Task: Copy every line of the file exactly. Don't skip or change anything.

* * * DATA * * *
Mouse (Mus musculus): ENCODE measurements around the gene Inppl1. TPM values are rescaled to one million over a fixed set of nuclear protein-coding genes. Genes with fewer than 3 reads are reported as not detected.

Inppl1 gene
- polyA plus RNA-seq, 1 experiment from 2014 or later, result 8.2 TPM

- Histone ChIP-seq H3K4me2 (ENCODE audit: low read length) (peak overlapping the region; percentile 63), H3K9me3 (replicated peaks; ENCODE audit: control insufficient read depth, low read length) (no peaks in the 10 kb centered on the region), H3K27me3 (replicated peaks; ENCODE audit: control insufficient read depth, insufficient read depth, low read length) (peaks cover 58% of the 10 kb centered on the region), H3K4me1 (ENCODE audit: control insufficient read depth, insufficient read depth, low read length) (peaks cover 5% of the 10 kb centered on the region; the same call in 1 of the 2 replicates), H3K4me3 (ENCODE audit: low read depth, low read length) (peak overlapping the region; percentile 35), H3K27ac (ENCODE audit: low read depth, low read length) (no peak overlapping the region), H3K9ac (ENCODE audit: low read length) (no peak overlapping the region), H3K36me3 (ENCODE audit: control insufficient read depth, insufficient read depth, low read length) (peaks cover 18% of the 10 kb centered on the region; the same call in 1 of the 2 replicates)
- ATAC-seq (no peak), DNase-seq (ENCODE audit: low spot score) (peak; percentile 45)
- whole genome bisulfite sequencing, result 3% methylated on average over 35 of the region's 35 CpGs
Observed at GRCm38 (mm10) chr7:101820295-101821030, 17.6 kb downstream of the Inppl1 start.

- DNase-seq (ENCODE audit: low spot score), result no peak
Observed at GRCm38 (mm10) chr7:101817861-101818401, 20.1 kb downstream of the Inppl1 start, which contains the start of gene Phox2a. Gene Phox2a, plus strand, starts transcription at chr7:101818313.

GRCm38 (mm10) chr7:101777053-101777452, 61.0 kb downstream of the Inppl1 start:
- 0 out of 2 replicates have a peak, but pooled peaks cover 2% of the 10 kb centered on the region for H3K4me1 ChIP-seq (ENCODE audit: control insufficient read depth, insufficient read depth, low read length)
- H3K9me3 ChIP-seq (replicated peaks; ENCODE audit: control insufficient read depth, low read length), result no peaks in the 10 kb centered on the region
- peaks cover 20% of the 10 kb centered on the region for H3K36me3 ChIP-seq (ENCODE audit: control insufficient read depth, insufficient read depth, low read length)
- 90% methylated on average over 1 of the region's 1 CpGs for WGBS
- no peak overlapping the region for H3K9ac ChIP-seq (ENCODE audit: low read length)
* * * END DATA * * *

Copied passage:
Mouse (Mus musculus): ENCODE measurements around the gene Inppl1. TPM values are rescaled to one million over a fixed set of nuclear protein-coding genes. Genes with fewer than 3 reads are reported as not detected.

Inppl1 gene
- polyA plus RNA-seq, 1 experiment from 2014 or later, result 8.2 TPM

- Histone ChIP-seq H3K4me2 (ENCODE audit: low read length) (peak overlapping the region; percentile 63), H3K9me3 (replicated peaks; ENCODE audit: control insufficient read depth, low read length) (no peaks in the 10 kb centered on the region), H3K27me3 (replicated peaks; ENCODE audit: control insufficient read depth, insufficient read depth, low read length) (peaks cover 58% of the 10 kb centered on the region), H3K4me1 (ENCODE audit: control insufficient read depth, insufficient read depth, low read length) (peaks cover 5% of the 10 kb centered on the region; the same call in 1 of the 2 replicates), H3K4me3 (ENCODE audit: low read depth, low read length) (peak overlapping the region; percentile 35), H3K27ac (ENCODE audit: low read depth, low read length) (no peak overlapping the region), H3K9ac (ENCODE audit: low read length) (no peak overlapping the region), H3K36me3 (ENCODE audit: control insufficient read depth, insufficient read depth, low read length) (peaks cover 18% of the 10 kb centered on the region; the same call in 1 of the 2 replicates)
- ATAC-seq (no peak), DNase-seq (ENCODE audit: low spot score) (peak; percentile 45)
- whole genome bisulfite sequencing, result 3% methylated on average over 35 of the region's 35 CpGs
Observed at GRCm38 (mm10) chr7:101820295-101821030, 17.6 kb downstream of the Inppl1 start.

- DNase-seq (ENCODE audit: low spot score), result no peak
Observed at GRCm38 (mm10) chr7:101817861-101818401, 20.1 kb downstream of the Inppl1 start, which contains the start of gene Phox2a. Gene Phox2a, plus strand, starts transcription at chr7:101818313.

GRCm38 (mm10) chr7:101777053-101777452, 61.0 kb downstream of the Inppl1 start:
- 0 out of 2 replicates have a peak, but pooled peaks cover 2% of the 10 kb centered on the region for H3K4me1 ChIP-seq (ENCODE audit: control insufficient read depth, insufficient read depth, low read length)
- H3K9me3 ChIP-seq (replicated peaks; ENCODE audit: control insufficient read depth, low read length), result no peaks in the 10 kb centered on the region
- peaks cover 20% of the 10 kb centered on the region for H3K36me3 ChIP-seq (ENCODE audit: control insufficient read depth, insufficient read depth, low read length)
- 90% methylated on average over 1 of the region's 1 CpGs for WGBS
- no peak overlapping the region for H3K9ac ChIP-seq (ENCODE audit: low read length)